The new terminal will join the Port’s Cruise Terminal One, also designed by CH2M, in its ability to serve ships like Royal Caribbean’s Oasis-class, with capacities of more than 5,400 passengers. The berth will also strengthen Port Canaveral’s position as an in-demand port-of-call and popular vacation destination.
In addition to leading design of the proposed 1,400-foot-long terminal berth, CH2M will provide permit support, dredging, bidding support and construction support as part of their waterside engineering design and permitting services contract.
Guided by their previous success on every recent major waterfront permitting effort at Port Canaveral, and permitting for nearly all of Florida’s deepwater ports, CH2M will assist the Port Authority in securing permits from various state and local agencies including the U.S. Army Corps of Engineers, the U.S. Coast Guard and Florida Fish and Wildlife Conversation Commission.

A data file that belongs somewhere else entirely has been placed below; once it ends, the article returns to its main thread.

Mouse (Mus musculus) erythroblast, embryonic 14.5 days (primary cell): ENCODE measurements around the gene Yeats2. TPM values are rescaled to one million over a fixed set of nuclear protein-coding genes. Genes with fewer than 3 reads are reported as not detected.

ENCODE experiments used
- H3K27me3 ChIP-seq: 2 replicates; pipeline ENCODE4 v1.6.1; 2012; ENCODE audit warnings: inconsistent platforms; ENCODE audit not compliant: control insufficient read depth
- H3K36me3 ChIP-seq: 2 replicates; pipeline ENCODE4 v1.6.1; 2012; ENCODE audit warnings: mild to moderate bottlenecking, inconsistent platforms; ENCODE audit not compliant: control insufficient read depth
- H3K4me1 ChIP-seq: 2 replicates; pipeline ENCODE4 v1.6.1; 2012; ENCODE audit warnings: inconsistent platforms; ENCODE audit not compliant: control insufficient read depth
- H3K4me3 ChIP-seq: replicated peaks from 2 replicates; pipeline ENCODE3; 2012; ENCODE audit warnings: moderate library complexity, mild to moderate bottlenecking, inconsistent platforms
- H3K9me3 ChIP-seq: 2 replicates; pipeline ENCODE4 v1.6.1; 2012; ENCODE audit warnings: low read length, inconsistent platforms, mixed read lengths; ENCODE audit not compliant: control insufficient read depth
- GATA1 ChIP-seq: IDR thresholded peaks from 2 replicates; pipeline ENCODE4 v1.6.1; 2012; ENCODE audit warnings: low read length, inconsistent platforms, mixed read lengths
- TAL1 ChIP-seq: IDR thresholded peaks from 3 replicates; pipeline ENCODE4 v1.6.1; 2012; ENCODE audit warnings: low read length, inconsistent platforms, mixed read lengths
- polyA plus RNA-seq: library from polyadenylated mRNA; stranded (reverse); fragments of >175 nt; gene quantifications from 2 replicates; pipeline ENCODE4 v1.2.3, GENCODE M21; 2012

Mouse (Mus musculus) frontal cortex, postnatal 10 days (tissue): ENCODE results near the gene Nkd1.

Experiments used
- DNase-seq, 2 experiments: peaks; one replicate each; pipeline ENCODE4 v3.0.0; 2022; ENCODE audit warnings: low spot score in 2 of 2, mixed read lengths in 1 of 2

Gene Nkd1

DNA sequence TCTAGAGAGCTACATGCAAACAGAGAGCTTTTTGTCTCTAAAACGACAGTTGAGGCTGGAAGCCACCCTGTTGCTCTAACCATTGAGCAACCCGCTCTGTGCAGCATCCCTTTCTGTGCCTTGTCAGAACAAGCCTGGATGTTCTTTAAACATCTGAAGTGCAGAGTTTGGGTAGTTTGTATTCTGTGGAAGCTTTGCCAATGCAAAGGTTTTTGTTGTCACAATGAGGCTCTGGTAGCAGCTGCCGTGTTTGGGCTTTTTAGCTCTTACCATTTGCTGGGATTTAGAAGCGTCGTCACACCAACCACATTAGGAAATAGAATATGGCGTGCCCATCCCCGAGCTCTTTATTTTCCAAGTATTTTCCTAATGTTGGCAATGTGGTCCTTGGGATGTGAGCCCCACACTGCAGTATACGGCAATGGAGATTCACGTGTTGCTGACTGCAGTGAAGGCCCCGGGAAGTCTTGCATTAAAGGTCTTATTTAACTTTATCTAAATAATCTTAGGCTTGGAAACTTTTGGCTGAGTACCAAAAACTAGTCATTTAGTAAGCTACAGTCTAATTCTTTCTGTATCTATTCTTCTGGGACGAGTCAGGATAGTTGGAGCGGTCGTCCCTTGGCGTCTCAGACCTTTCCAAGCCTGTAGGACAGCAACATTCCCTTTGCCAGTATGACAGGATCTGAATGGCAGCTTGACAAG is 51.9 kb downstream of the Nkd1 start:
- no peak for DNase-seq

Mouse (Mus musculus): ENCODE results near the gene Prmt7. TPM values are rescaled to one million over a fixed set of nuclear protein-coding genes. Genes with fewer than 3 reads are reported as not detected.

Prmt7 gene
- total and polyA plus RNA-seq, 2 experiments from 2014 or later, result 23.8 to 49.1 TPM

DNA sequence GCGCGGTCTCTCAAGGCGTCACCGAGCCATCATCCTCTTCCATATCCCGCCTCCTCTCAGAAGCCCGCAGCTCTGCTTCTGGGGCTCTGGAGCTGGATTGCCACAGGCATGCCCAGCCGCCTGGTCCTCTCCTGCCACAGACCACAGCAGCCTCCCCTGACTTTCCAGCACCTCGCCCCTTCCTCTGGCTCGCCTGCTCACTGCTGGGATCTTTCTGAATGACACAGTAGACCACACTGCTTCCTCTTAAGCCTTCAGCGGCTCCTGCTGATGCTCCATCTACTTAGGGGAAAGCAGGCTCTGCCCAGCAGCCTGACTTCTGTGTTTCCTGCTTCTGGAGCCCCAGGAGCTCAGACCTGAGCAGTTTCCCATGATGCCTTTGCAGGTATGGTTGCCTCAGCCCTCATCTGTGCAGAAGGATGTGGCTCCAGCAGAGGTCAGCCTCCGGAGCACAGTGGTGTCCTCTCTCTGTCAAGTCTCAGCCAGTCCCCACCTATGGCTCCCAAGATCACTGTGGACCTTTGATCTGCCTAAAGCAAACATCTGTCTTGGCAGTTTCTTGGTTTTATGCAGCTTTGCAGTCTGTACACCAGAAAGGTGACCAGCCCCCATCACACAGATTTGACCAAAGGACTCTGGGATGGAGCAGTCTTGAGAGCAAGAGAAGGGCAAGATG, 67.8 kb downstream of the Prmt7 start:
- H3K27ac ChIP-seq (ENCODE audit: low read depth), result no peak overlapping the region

The new berth will support an estimated nearly 4,000 permanent jobs, in coordination with overall modernization and improvement plans, including the Port’s channel widening and deepening and new cargo piers.
Gary Ledford, CH2M project manager, gave the following statement: “With experience on both waterside and landside design of cruise terminals at Port Canaveral, we dive deeper than most when it comes to understanding the relationship between a wharf and terminal.
Our multi-faceted design knowledge will aid the Port Authority in ensuring that the wharf and the new terminal function seamlessly together so incoming ships can turn around efficiently and continue their journeys.”
With a legacy spanning more than a century, including work at Port Canaveral since 1954, CH2M’s maritime and coastal engineers lead the industry in developing and implementing modernization and capacity increasing solutions that advance business, stakeholder and community goals.